X-rays join the fight against fakes [Coin News, August 2009, Page 50]
by Brett Hammond of TimeLine Originals
One of the major problems for any dealer in manufactured items is getting the description right – whether the objects are expensive watches, motor vehicle parts or designer-label garments at ridiculously low prices. A stroll through any street market will provide plenty of evidence for ‘fake’ or misleadingly described goods. Not everything is what it appears to be, and the old Roman tag of ‘caveat emptor’ (let the buyer beware) has never been more apt.
In the field of coins and antiquities there is plenty of scope for mistaken or misleading descriptions. The rewards for passing off modern fakes as genuine ancient coins can be very tempting. At TimeLine Originals we have to be very careful never to offer for sale as genuine an object which is in any way ‘dubious’. This means that any items we place on our website have been thoroughly researched, which is a very expensive and time-consuming task, but an absolutely essential one if our customers are to be able to buy from us with complete confidence.
Research can mean several hours spent poring over reference books and archaeological reports, looking through back-issues of metal-detecting magazines and auction catalogues. The cost of this research can never be recouped through the sales price of the articles, but the cost of not doing enough research is that fakes remain in the market, the forgers are encouraged to continue and collectors cannot be sure that the coveted items they buy are genuine.
But modern science can assist with weeding out fakes and forgeries. There have been many developments in dating techniques since the beginnings of science-based archaeology in the mid-20th century. Thermoluminescence, dendrochronology and carbon-dating are three of the better known techniques. More recently, X-ray Fluorescence (XRF) has been added to this list.
The principle behind XRF is quite simple: the coin’s surface is bombarded with X-rays; these interact with the metal at the sub-atomic level, making it fluoresce (glow) and the wavelengths of the fluorescence are measured by the machine. The fluorescence pattern is different for every element present, so an accurate analysis of the composition can be made. The recent development of portable machines which can display the results on an integral screen is the real breakthrough – instead of having to take the sample into a controlled laboratory environment, prepare it and wait for the results, with modern machinery and computing power it is possible to discover the relative proportions (percentages) of the various elements present within a matter of minutes.
What this means for coin and antiquities dealers is that it is no longer necessary to rely on subjective judgements when evaluating an article. The look and feel are still important, but with XRF technology it is possible to add to these the results of objective analysis, to add defined quantities into the equation.
Because XRF testing is completely non-destructive, it does not damage the coin’s surface or even disturb the patina – the X-ray penetration is just a few atoms deep, totally invisible and without any effect on the article itself. This is especially useful when a highly sensitive and rare piece has to be evaluated – a few minutes with the XRF technician can provide objective data which can not only spot whether it is a fake or not, but can actually give impartial information to back up the technician’s opinion based on the test results.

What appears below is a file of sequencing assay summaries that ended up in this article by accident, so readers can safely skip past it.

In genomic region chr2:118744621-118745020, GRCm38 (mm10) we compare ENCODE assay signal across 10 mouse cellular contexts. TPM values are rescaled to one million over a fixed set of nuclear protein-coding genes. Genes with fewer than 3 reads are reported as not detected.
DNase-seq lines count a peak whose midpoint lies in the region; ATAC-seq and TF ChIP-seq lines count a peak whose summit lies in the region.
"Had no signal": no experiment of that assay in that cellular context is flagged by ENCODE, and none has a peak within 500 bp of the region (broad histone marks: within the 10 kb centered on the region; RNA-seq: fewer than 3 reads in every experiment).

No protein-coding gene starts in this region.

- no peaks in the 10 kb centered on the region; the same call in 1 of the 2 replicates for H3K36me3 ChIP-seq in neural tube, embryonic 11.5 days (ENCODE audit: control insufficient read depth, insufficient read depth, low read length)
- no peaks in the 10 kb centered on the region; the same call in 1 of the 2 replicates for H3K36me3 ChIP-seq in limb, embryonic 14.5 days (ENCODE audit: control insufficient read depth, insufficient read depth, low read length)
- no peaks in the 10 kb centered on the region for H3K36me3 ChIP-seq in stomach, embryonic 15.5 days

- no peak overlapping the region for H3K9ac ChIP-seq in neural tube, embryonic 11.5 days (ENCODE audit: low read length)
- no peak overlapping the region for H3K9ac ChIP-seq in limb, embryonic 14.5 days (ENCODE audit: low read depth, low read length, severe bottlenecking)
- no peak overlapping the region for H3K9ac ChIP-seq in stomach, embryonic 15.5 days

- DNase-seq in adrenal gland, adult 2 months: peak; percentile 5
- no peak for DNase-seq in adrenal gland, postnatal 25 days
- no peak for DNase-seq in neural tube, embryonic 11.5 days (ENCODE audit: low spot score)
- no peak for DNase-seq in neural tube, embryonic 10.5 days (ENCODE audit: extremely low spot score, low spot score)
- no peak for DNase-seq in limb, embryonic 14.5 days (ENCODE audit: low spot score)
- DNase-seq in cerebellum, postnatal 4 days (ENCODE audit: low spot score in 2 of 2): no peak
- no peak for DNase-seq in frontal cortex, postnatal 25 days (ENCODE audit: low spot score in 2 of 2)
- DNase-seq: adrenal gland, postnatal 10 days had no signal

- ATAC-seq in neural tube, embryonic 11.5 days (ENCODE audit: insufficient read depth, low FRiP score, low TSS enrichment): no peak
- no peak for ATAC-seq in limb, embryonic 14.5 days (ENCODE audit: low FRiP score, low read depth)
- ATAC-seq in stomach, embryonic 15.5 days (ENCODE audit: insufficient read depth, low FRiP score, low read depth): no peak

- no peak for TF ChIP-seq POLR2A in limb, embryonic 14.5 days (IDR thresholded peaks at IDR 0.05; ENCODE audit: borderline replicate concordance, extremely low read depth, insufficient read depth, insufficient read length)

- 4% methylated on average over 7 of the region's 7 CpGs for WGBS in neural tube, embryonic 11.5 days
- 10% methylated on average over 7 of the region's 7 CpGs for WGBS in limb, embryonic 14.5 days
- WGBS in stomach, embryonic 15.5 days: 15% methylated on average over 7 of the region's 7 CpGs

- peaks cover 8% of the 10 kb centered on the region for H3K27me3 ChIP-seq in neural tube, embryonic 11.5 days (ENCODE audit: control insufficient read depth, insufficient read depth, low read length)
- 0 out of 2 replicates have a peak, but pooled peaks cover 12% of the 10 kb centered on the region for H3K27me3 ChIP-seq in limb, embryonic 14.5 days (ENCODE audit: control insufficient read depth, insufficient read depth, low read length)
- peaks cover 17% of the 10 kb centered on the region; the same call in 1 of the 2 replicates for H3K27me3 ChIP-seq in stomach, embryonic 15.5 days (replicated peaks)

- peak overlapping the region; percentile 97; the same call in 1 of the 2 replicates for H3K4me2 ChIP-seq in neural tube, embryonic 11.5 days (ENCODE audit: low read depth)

Oxford X-ray Fluorescence (details below) is a new company offering just this service, which we believe will become increasingly commonplace among antiquities dealers and collectors. For a minimal cost and delay, an object with a price tag of hundreds or thousands of pounds can be evaluated. For the collector, this is a sensible investment of time and money – especially where so much is at stake. Not only does a fake coin in a collection call into question the reliability of the dealer from whom it was purchased, it also raises queries about the judgement of the collector who accepted it!
Obviously, the XRF test results do not in themselves show an object to be genuine or false. The technician has to have some known genuine results with which to compare those from the piece being tested. It is necessary to build a database of such results, and to keep it up-to-date. The database provides the yardstick against which the coin is to be measured – and the degree to which it conforms provides the level of confidence for the piece. Therefore, typically the outcome will be expressed in such terms as ‘compatible with a Late Roman date’ or ‘consistent with results for the Tudor period’.
As XRF testing is rolled out among collectors and dealers, the spotting of many fakes will become much easier. This will no doubt cause the serious forgers to raise their game in order to circumvent the new technology. But for the majority of forgers it will cause insuperable problems which will make the enterprise unrewarding and thus unattractive. If collectors’ confidence in their purchases through reputable dealers is increased, this will in time drive out both the fakers and the dealers who do not ask too many awkward questions.
TimeLine Originals have been using the Oxford X-ray Fluorescence testing for some time and have been more than satisfied with the results achieved. For collectors and dealers wishing to learn more and to try out the service, the website of Oxford X-ray Fluorescence Ltd can be found at http://oxford-labs.com where details of the process and costs of testing are explained. They can be contacted by email email@example.com.
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